The infield was manned by a rookie at first base (Mike Jacobs); a Rule 5 rookie at second base (Dan Uggla) who claimed the job only after Pokey Reese - Pokey Reese! - went psycho-Devil Ray on the team and wound up AWOL during Spring Training; a supposedly-not-yet-ready rookie at short (Hanley Ramirez); and the seasoned superstar at third, the Marlins' very own Roger Dorn ... Miguel Cabrera, though with Cabrera at all of 23 year's old, it's doubtful Corbin Bernsen could have pulled off the role.

Then the outfield must be where the veterans ... uh, not so much.  Left field was manned by a rookie converting from catcher, a position which he had converted to after starting his pro career as an infielder (Josh Willingham), right field was held by a rookie (Jeremy Hermida - the one who was really ready, the ROY candidate ... he finished about the eleventh best Marlins' rookie), and center was a revolving door of rookies Reggie Abercrombie, Eric Reed, and Chris Aguila, cast-off utility infielder Alfredo Amezaga, and off-the-scrap-heap Cody Ross.

So who to turn to for stability?  The catcher, and the manager, perhaps?  The catcher was 27-year old Miguel Olivo, a wild-swinging (career BA .228) throwaway bearing no resemblance at all to Tom Berenger.  The manager was a rookie.  Not a rookie at the major league level.  A rookie to managing, altogether (whether he had ever played Strat-O-Matic is unkown).

The payroll has to be mentioned.  It's common knowledge that the Marlins had the lowest payroll in the major leagues.  Did you know that it was one-half of the second lowest payroll in the major leagues?  Did you know that five members of the Yankees made more than the entire Marlins' roster, and that if you shave off Brian Moehler's salary, that number goes up to eight?

Stop.  Pause.  Re-read.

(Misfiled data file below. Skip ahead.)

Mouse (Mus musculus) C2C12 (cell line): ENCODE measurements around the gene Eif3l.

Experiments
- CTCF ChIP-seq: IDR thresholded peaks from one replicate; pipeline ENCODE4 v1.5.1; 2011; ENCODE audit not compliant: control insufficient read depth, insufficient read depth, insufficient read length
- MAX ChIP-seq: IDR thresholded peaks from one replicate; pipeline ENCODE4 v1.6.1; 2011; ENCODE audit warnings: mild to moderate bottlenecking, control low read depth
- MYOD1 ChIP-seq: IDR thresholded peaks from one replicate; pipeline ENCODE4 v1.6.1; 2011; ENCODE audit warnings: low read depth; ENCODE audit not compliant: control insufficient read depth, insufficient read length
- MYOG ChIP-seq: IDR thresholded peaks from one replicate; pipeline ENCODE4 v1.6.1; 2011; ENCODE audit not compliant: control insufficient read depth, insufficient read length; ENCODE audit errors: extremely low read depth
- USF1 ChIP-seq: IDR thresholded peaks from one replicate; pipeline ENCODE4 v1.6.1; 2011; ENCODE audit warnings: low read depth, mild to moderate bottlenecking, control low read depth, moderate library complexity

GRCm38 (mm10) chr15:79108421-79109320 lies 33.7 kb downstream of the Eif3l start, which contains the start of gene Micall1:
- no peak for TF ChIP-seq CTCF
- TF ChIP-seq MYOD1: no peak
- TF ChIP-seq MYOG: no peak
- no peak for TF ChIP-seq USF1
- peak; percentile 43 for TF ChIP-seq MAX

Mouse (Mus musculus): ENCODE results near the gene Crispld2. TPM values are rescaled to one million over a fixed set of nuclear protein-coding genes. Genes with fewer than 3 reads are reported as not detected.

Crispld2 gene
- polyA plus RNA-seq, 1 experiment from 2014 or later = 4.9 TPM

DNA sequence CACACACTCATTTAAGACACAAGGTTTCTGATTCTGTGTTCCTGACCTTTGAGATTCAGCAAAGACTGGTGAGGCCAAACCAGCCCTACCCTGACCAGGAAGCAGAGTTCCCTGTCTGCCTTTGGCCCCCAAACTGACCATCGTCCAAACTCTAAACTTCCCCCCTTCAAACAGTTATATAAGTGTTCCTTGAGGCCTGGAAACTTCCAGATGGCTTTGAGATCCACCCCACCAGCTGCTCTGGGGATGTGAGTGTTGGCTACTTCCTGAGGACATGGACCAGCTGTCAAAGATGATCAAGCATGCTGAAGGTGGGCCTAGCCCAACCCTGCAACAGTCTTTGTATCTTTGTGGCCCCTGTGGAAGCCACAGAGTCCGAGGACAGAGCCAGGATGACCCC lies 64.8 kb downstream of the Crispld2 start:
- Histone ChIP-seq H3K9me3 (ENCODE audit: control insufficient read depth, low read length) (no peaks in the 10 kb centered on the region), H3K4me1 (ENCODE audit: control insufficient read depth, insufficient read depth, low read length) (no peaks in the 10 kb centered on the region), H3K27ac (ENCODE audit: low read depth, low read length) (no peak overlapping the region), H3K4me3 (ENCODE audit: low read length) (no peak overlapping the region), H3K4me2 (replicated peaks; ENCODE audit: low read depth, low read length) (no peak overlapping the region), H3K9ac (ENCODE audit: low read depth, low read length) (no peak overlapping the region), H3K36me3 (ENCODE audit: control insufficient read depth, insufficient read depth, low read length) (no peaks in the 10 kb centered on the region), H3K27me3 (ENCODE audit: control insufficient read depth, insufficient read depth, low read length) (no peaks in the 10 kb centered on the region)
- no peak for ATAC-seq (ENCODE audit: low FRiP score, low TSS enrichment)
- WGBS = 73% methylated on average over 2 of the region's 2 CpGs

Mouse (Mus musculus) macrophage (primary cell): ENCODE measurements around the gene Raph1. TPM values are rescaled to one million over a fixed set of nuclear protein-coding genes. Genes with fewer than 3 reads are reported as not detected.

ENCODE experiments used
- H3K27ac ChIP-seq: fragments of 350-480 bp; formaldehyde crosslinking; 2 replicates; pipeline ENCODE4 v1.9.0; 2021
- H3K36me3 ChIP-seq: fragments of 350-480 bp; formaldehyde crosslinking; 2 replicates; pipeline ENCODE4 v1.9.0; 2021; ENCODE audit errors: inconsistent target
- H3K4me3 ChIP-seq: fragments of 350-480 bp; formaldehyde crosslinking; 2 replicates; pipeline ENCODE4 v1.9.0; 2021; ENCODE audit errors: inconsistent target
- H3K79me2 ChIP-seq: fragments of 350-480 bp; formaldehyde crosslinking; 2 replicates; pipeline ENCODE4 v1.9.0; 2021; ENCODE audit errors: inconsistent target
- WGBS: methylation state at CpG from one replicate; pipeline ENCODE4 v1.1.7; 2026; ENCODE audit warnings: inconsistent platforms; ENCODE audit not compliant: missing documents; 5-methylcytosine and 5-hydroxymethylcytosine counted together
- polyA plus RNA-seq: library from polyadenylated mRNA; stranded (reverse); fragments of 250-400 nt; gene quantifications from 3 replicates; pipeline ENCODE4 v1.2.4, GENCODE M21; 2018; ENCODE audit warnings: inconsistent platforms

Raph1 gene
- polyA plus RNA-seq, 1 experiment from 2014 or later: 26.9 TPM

Welcome back.  I'm not done.  Ready for more?  On May 21, this team was 11-31.  11 wins, 31 losses, and well on its way, frankly as expected, to challenging the '62 Mets for all-time infamy.  So "Springtime for Hitler" was in full production .  But then suddenly, out of nowhere, Loria and his protégé David Sampson (cast as Leo Bloom) are belting out a show-stopping rendition of "Where Did We Go Right?" as the Guppies go on an extended tear, and after a September 11th 16-5 drubbing of the Mets, stand at 73-71.  Let's do some math - that means that over a 102 game stretch, this team - the team you see remembered above - went 62-40.  They were right in the thick of the wild card chase before fading down the stretch.

It was a pretty wild, improbable ride for the few who cared.  I'll let Loria and Sampson have the last word:

Max: The two cardinal rules of producing. One: Never put your own money in the show.

Leo: And two?

Max: [yelling] Never put your own money in the show!

Amazin', Amazin', Amazin'.  For making Pete Gray look like an under-achiever, for undoubtedly causing the Players' Association a few Pepto Bismol moments (unwarranted, as it turns out), the 2006 Florida Marlins are worthy recipients of the first TO'LC Sportsmen of the Year.

  Jeffrey Loria and David Sampson in the green room, ready to accept the award.